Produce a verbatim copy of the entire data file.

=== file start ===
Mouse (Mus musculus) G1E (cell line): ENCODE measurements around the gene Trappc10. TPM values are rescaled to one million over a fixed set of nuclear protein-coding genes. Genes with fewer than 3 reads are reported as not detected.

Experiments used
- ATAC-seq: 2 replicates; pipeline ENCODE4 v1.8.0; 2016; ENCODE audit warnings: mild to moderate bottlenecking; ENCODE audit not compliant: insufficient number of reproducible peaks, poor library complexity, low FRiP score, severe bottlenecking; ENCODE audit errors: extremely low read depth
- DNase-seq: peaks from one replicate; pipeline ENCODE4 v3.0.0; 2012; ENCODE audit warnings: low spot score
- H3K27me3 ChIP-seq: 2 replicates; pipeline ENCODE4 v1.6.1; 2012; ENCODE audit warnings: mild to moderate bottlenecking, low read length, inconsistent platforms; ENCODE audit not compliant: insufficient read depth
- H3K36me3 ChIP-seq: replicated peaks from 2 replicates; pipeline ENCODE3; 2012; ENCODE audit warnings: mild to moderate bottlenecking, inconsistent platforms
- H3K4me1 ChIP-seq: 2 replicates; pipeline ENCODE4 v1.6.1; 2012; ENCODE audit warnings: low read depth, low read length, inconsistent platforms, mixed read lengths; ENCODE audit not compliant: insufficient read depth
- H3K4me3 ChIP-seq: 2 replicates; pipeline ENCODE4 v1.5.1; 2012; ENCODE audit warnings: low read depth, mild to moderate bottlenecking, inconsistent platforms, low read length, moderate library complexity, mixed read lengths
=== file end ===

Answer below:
Mouse (Mus musculus) G1E (cell line): ENCODE measurements around the gene Trappc10. TPM values are rescaled to one million over a fixed set of nuclear protein-coding genes. Genes with fewer than 3 reads are reported as not detected.

Experiments used
- ATAC-seq: 2 replicates; pipeline ENCODE4 v1.8.0; 2016; ENCODE audit warnings: mild to moderate bottlenecking; ENCODE audit not compliant: insufficient number of reproducible peaks, poor library complexity, low FRiP score, severe bottlenecking; ENCODE audit errors: extremely low read depth
- DNase-seq: peaks from one replicate; pipeline ENCODE4 v3.0.0; 2012; ENCODE audit warnings: low spot score
- H3K27me3 ChIP-seq: 2 replicates; pipeline ENCODE4 v1.6.1; 2012; ENCODE audit warnings: mild to moderate bottlenecking, low read length, inconsistent platforms; ENCODE audit not compliant: insufficient read depth
- H3K36me3 ChIP-seq: replicated peaks from 2 replicates; pipeline ENCODE3; 2012; ENCODE audit warnings: mild to moderate bottlenecking, inconsistent platforms
- H3K4me1 ChIP-seq: 2 replicates; pipeline ENCODE4 v1.6.1; 2012; ENCODE audit warnings: low read depth, low read length, inconsistent platforms, mixed read lengths; ENCODE audit not compliant: insufficient read depth
- H3K4me3 ChIP-seq: 2 replicates; pipeline ENCODE4 v1.5.1; 2012; ENCODE audit warnings: low read depth, mild to moderate bottlenecking, inconsistent platforms, low read length, moderate library complexity, mixed read lengths